Friday, July 10, 2015

Theological Studies Reading List

Thinking about studying theology? Wondering what books to read in order to prepare? Then check out these practical, brilliant, but also highly accessible books that were especially important for my academic theological journey over the last five years of graduates studies:

1) Theology: The Basics (Alister E. McGrath): This was recommended as a preparation book for my first theology class, and it proved to be immensely useful. McGrath is a respectable and well-known historical theologian who offers a very readable overview of the basic components of Christian systematic theology.







2) A Handbook of Theological Terms (Van A. Harvey): Before my first semester at Claremont School of Theology started, I received an email from the school that had a list of recommended books for new students - and this was at the top of the list, for good reason. This is an extremely helpful text that is filled with basic terms that you will want to know as a theologian-in-training.







3) A New Handbook of Christian Theologians (Joseph Musser, Donald Price [ed.]): There are so many books out there that provide overviews of Christian theologians, but this one has always been my favorite. I love the format, which typically has a younger theologian write a brief summary of a more established theologian, and the selection of theologians that it covers is fantastic (process, liberation, evangelical, feminist, black, radical, neo-orthodox, Catholic, etc).





4) Philosophy and Theology (John Caputo): This is not only a great introduction to the crucial debates about the relationship between philosophy and theology ("What has Athens to do with Jerusalem?"), but it also gives a good sense of postmodern theological trends, particularly from a deconstructive/continental perspective.







5) Transforming Christian Theology (Philip Clayton): When I started seminary, I was deeply concerned about the Emergent Church movement, having previously been a part of an emerging church for a number of years. Clayton was one of my teachers at Claremont, and he wrote this timely book with an eye on the emergent-mainline church conversation. For any progressive/post-evangelical Christian who cares deeply about the future of the church, this is essential reading.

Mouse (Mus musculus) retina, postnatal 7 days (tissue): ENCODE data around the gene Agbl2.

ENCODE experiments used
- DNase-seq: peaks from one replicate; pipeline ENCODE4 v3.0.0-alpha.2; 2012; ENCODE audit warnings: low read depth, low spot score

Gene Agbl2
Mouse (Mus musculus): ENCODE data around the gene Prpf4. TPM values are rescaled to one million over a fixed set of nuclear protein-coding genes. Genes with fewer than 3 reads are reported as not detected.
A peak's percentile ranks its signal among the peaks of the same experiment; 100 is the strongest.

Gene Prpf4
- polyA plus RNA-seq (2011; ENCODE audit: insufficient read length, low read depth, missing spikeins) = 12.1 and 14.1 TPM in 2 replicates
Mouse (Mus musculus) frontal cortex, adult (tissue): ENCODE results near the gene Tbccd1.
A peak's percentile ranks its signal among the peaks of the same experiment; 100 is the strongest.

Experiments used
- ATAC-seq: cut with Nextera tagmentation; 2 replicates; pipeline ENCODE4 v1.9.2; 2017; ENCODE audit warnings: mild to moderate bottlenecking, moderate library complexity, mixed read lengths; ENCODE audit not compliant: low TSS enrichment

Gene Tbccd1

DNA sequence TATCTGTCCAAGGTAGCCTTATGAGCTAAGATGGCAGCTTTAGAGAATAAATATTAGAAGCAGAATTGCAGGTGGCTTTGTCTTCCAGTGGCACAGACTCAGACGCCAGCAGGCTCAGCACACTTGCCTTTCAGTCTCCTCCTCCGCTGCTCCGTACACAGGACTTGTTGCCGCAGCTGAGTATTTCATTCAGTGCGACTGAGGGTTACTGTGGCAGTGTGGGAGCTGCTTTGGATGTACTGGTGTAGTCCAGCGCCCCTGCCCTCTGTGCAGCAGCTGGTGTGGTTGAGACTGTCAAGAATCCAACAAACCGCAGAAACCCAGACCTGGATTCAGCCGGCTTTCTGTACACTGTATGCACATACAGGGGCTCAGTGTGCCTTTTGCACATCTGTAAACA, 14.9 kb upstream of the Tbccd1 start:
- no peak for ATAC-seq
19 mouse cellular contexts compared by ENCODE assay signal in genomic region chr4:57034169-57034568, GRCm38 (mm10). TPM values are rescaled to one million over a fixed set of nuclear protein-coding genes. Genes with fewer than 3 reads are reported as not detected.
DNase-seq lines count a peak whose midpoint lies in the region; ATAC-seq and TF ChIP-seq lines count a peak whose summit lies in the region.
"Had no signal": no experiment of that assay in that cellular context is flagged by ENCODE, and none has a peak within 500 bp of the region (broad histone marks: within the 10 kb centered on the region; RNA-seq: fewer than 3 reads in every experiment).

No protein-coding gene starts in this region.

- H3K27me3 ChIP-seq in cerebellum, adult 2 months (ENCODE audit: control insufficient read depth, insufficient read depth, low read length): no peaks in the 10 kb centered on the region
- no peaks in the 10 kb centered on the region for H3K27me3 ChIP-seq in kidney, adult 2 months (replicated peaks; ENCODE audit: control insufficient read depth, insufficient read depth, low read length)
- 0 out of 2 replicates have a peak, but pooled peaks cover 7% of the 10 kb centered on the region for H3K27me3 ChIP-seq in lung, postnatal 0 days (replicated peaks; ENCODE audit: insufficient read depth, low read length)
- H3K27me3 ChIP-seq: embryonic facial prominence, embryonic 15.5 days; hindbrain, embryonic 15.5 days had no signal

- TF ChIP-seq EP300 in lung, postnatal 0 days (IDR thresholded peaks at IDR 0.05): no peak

6) God: A Brief History (Paul Capetz): Because theology just is the study of the nature of God, or "God-talk," this little book by one of my former teachers is essential reading for any aspiring theologian who wants a historical overview of the debates over the last 2000 years about what we talk about when we talk about God. You will get a great perspective on the debates about the trinity, the development of liberal and neo-orthodox theologies, existentialism, process theology, and liberation theologies.






7) Divinity and Diversity (Marjorie Suchocki): Although there are many ethical and political issues that contemporary Christians must address, religious pluralism is certainly an important challenge that must be considered by theologians today. Suchocki presents an extremely accessible and brilliant Christian theology of pluralism that must be taken seriously.







8) Quest for the Living God (Elizabeth Johnson): Written by one of my favorite living theologians, this is a beautifully written text that will familiarize readers with some of the most important trends in contemporary theology, including feminist, black, liberation, pluralist, ecological, and trinitarian theologies.







9) On the Mystery (Catherine Keller): This is an excellent introduction to process and postmodern theology, as well as the growing field of theopoetics - and not to mention, it is written by my doctoral advisor at Drew University. In a sense, this is Keller's mini-systematic theology, which includes her reflections on theological method, God, creation, Jesus, and eschatology.







10) God of the Oppressed (James Cone): Certainly one of the most timely theology books on this list, Cone remains one of our most important theologians, and this is a great way in to his work. While almost any of his books are worth reading, this one remains my favorite.








What did I miss? Feel free to add your own suggestions to this list of books, or even to tell me why I'm wrong about my choices.


No comments:

Post a Comment